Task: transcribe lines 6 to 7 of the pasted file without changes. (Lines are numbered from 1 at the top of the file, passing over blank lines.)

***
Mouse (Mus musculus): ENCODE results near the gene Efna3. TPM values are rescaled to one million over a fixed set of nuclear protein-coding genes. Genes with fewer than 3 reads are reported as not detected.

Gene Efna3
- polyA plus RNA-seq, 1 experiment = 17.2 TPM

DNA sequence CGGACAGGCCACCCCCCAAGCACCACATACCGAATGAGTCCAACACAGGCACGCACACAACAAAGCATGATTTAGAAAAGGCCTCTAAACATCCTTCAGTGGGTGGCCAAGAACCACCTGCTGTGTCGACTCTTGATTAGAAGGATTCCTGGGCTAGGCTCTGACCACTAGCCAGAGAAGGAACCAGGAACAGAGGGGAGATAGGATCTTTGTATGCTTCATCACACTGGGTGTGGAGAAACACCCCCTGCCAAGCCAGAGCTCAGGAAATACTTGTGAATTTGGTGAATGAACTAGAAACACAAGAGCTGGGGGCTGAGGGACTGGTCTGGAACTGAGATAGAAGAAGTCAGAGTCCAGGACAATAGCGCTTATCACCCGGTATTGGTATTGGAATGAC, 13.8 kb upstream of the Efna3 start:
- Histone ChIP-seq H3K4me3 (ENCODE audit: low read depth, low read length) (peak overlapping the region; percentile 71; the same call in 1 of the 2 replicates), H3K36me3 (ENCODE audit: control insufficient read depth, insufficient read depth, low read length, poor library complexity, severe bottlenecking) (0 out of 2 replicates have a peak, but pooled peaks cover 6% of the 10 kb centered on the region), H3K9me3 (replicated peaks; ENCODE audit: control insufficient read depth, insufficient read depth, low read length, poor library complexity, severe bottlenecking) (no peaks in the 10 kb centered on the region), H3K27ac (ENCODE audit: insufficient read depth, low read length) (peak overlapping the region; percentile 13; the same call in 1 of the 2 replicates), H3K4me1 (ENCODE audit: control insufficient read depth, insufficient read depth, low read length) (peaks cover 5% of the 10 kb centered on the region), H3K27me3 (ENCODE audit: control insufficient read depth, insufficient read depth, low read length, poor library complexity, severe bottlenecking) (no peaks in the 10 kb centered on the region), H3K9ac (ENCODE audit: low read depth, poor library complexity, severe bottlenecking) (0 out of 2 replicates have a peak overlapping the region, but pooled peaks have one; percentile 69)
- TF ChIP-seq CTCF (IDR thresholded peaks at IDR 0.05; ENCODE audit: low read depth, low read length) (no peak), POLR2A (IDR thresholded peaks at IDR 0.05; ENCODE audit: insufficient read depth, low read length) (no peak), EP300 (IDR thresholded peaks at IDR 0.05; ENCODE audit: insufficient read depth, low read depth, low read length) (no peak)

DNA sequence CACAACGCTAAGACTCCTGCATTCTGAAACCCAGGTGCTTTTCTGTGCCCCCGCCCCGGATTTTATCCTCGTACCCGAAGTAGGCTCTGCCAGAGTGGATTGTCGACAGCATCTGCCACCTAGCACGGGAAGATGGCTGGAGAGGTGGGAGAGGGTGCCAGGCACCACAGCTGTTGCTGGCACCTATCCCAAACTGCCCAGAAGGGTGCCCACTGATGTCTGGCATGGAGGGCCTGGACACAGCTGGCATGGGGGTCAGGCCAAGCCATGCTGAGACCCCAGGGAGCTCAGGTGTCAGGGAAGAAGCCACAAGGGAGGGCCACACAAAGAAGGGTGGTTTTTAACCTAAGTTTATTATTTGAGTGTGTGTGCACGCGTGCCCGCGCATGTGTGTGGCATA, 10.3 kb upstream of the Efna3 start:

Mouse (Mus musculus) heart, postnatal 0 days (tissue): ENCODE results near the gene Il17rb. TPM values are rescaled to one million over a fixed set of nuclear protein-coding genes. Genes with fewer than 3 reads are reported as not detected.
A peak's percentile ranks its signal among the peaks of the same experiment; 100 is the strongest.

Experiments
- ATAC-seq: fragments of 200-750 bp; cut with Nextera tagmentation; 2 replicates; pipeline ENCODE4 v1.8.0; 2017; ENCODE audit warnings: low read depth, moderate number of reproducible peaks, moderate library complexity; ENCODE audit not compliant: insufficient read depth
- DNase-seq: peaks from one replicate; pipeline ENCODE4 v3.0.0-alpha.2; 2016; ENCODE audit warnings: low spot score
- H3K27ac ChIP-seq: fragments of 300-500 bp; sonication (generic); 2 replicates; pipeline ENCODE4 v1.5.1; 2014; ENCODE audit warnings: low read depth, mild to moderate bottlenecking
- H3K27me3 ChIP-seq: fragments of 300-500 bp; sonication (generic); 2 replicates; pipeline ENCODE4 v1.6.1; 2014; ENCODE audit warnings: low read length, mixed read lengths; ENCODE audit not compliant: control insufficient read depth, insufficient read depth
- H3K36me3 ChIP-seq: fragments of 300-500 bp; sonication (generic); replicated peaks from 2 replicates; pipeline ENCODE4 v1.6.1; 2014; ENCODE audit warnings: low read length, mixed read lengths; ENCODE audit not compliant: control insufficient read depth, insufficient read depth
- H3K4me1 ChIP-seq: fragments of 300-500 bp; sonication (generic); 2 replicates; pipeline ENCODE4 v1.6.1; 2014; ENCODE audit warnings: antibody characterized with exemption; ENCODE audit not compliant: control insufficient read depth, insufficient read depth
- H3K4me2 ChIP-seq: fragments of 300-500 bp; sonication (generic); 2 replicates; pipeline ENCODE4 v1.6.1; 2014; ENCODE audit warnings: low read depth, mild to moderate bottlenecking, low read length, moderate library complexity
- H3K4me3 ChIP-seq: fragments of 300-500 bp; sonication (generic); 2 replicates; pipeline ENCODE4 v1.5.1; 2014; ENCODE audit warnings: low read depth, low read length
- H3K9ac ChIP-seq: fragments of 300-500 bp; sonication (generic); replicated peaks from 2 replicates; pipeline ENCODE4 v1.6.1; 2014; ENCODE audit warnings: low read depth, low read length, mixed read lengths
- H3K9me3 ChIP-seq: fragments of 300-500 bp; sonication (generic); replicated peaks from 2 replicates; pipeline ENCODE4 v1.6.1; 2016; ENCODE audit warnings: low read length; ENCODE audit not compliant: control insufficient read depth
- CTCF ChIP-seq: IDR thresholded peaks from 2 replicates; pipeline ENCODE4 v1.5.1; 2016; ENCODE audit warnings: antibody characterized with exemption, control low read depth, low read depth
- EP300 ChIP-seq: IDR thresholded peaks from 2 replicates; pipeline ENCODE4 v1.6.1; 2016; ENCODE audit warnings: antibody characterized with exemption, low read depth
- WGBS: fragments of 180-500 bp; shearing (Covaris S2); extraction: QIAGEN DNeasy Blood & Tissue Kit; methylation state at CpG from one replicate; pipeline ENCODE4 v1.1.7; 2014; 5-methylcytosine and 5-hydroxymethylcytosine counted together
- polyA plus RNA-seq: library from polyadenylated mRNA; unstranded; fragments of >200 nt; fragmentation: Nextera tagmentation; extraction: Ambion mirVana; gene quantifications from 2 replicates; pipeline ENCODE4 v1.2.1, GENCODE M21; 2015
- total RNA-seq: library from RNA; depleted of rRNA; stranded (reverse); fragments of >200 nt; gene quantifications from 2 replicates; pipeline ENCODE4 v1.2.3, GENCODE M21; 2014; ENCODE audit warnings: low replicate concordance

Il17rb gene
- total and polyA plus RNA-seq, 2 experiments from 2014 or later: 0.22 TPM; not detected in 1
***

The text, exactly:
- TF ChIP-seq CTCF (IDR thresholded peaks at IDR 0.05; ENCODE audit: low read depth, low read length) (no peak), POLR2A (IDR thresholded peaks at IDR 0.05; ENCODE audit: insufficient read depth, low read length) (no peak), EP300 (IDR thresholded peaks at IDR 0.05; ENCODE audit: insufficient read depth, low read depth, low read length) (no peak)

DNA sequence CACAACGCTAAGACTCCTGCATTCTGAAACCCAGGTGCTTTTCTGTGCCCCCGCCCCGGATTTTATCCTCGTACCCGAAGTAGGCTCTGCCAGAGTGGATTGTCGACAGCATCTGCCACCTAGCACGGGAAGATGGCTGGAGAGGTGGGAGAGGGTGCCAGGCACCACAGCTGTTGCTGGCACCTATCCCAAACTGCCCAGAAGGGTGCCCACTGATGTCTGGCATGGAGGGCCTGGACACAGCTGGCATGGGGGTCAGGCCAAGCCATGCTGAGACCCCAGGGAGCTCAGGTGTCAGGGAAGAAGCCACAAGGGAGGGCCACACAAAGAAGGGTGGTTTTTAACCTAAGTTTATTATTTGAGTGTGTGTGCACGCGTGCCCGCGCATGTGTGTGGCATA, 10.3 kb upstream of the Efna3 start: